The Nauvoo Legion in Illinois: A History of the Mormon Militia, 1841-1846. By Richard E. Bennett, Susan Easton Black, and Donald Q. Cannon. Norman, OK: The Arthur H. Clark Company, An imprint of the University of Oklahoma Press, 2010. 436 pp. Illustrations, tables, acknowledgments, appendices, bibliography, index. ISBN: 978-0-87062-382-0. $39.95 Hardcover with dust jacket.
The Nauvoo Legion in Illinois by Richard E. Bennett, Susan Easton Black, and Donald Q. Cannon is overall a fine work of history. No question but that the story of the Nauvoo Legion is important to understanding the Mormon experience in Illinois, and it is surprising that no one has 060sought to come to grips with it in any true measure before now. This is the first full-length historical study of the subject.
The Legion was one of the two legally-constituted bulwarks designed to defend the Mormons and preserve their order. The other was the Nauvoo city charter, which established a governmental structure that fostered the creation of a virtual city-state by the Mormons in Illinois in the early 1840s. This is an exceptionally important topic and the authors have done more than anyone else to record the Legion’s origins, structure, and use. As such it is a very helpful and important study in early Mormon history.
As a measure of dearth in serious historical research and writing on this subject, when John Hallwas and I edited the collection, Kingdom on the Mississippi Revisited: Nauvoo in Mormon History (Illinois, 1996), we were forced to include Hamilton Gardner’s article on the Nauvoo Legion published in the Journal of the Illinois State Historical Society in 1961simply because nothing else of substance existed. It was as if the “New Mormon History” had completely ignored the issue of Mormon militarism in Nauvoo. Accordingly, I am pleased to see this work help to fill that void. Of course, that begs the question, why has so little appeared on this subject? I think it might be because of the militant nature of Nauvoo Legion and its role in the history of Mormon Nauvoo. Perhaps Joseph Smith III said it best in his memoirs: “Looking back along the pathway, I feel it was a pity that such a [martial] spirit crept in among them, however, and a still greater one that the leading minds of the church partook of it” (“The Memoirs of President Joseph Smith (1832-1914),” Saints’ Herald 82 (Jan. 1, 1935): 15-16).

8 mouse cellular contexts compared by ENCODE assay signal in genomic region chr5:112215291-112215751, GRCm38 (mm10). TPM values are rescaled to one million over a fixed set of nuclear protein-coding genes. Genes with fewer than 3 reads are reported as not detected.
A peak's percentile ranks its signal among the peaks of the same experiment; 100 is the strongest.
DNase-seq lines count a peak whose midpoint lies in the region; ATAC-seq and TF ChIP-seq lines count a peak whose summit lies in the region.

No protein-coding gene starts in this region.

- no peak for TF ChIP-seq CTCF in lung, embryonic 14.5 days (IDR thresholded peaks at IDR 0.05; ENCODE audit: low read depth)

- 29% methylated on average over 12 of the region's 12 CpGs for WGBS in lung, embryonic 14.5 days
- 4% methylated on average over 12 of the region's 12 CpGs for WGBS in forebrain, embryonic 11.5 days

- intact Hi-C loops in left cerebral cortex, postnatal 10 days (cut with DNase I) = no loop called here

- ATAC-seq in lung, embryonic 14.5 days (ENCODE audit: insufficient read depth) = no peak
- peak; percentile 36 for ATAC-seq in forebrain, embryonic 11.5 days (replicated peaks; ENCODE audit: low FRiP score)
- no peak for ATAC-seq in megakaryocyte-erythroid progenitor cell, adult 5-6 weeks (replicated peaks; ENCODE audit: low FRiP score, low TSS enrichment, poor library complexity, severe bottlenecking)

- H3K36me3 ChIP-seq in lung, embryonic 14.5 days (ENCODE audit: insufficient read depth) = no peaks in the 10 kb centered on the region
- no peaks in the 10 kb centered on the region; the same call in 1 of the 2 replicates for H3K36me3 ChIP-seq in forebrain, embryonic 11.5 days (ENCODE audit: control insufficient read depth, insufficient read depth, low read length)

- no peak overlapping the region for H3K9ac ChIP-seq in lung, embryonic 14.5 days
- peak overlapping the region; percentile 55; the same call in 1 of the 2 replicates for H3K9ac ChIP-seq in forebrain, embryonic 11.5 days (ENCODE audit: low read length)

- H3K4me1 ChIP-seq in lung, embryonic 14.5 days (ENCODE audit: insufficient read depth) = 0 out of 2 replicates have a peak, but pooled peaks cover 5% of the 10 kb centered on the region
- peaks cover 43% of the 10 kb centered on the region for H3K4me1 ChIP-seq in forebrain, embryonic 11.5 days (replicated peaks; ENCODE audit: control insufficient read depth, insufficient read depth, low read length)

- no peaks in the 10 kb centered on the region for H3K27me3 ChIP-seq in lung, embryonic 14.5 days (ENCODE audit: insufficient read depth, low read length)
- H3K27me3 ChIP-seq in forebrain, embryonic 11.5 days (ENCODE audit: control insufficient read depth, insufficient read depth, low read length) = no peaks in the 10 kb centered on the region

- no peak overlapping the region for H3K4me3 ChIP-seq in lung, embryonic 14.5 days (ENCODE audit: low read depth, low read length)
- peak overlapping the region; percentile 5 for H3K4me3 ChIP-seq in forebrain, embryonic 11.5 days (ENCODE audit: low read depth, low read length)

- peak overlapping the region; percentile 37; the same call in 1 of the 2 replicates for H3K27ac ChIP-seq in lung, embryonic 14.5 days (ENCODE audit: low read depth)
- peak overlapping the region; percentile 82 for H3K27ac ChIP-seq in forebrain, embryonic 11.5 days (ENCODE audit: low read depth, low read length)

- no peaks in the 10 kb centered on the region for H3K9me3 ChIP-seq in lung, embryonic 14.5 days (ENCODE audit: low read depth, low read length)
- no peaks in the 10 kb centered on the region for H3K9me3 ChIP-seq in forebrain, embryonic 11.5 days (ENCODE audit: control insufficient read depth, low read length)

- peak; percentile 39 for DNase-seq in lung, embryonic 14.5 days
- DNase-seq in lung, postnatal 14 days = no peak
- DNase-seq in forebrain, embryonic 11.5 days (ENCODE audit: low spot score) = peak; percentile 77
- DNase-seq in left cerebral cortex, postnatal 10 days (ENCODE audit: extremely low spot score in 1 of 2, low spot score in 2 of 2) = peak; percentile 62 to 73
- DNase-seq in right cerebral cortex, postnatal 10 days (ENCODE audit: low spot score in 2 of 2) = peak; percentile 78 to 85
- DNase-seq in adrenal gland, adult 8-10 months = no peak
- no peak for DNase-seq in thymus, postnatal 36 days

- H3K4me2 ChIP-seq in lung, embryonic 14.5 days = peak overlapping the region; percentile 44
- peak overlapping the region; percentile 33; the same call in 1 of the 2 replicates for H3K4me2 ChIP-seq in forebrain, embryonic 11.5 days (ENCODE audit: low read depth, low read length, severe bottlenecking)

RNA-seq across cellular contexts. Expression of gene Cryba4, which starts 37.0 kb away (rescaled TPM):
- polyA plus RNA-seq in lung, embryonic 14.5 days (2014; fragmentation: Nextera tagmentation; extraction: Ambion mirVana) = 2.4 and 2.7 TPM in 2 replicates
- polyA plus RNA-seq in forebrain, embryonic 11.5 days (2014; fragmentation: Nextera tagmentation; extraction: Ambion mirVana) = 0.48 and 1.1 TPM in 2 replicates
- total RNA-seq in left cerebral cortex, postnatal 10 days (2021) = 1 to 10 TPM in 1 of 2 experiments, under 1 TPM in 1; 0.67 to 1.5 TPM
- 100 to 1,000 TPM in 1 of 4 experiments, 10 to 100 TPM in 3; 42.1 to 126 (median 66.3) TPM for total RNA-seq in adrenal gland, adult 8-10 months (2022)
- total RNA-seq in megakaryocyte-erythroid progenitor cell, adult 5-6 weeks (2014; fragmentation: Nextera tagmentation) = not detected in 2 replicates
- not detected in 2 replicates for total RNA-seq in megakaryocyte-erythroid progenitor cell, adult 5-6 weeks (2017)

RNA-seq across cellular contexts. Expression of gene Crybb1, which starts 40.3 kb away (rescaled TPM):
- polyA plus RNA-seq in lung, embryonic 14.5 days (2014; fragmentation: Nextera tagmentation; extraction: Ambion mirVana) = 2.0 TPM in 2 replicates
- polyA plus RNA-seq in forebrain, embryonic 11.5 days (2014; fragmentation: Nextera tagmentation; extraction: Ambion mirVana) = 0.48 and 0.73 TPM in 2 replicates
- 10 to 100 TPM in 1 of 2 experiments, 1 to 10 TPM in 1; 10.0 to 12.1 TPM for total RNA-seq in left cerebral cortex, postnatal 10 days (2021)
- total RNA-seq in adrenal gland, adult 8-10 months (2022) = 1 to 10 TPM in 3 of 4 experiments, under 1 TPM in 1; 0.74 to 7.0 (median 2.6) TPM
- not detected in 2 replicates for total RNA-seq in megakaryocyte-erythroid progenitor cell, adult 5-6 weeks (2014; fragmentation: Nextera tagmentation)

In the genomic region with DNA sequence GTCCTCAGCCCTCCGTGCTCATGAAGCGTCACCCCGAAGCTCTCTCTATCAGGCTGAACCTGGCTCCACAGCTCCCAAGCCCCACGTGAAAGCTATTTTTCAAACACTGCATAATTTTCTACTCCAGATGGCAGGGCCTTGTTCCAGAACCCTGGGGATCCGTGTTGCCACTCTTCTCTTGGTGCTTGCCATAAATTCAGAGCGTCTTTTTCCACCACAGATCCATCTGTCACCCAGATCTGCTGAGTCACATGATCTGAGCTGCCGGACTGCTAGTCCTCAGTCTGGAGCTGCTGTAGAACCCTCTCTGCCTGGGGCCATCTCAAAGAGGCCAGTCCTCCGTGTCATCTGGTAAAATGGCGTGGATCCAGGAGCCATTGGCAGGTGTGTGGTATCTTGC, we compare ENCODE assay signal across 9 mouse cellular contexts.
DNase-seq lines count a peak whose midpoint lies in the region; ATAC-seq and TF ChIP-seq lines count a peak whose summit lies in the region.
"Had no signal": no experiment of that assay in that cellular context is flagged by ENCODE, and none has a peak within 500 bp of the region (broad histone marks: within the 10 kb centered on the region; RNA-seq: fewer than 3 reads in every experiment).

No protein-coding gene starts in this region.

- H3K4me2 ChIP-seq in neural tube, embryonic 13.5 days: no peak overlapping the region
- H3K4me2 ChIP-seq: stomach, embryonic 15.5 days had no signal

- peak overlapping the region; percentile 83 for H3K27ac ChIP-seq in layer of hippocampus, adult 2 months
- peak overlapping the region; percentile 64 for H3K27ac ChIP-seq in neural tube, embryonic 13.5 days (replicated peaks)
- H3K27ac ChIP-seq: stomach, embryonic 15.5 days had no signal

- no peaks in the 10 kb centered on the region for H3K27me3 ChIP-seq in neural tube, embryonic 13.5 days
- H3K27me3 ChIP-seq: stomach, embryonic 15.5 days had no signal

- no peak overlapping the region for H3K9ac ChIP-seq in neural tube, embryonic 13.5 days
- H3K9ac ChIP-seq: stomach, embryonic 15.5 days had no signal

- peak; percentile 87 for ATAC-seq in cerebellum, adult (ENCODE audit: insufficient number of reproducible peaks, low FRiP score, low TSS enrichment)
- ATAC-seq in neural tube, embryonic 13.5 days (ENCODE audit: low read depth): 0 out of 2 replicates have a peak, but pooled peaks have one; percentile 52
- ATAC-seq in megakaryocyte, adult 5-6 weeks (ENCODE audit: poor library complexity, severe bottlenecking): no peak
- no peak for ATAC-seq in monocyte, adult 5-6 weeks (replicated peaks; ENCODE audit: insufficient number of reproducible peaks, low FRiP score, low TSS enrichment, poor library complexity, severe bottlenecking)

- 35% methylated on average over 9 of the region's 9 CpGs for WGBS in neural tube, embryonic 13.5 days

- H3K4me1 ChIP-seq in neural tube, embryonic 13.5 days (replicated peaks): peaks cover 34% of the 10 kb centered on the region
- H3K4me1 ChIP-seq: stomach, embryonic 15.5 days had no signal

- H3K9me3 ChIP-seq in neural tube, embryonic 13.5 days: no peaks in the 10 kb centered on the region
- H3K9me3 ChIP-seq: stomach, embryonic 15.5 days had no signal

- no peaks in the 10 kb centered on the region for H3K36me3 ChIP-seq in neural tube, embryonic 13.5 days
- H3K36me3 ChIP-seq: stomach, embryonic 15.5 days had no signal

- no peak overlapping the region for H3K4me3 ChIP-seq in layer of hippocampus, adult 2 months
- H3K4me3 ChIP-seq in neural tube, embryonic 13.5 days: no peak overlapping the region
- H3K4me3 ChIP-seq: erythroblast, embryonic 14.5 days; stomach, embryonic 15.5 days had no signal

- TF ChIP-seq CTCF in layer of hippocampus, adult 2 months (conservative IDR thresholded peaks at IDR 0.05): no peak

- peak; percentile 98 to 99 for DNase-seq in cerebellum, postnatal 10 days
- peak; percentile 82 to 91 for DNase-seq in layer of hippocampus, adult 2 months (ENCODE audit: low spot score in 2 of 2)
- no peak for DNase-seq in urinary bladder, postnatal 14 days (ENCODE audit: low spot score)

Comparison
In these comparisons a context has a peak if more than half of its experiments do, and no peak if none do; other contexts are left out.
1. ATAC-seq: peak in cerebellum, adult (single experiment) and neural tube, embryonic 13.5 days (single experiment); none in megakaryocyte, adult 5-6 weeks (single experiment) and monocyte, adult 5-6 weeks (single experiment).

Established as an official arm of the Illinois state militia in 1840, the Nauvoo Legion at its peak had some 2,500 troops. It was organized into two regiments (called cohorts) of infantry and one regiment of cavalry and even had light cannon associated with it. Joseph Smith Jr., the Mormon prophet, assumed leadership of the Legion and boasted that his rank of lieutenant general made him the highest ranking officer in the U.S. (the commanding general of the U.S. Army at the time was a major general, never mind that Smith’s was a militia rank rather than regular army). Other senior officials in the Mormon Church also served in high positions in the Legion.
The Mormons took their militia unit quite seriously, and the impressive number of their troops, the acquisition of weapons from the state arsenal, and the amount and enthusiasm of their public drills thrilled the Latter-day Saints in Nauvoo but terrified the non-Mormons in the vicinity.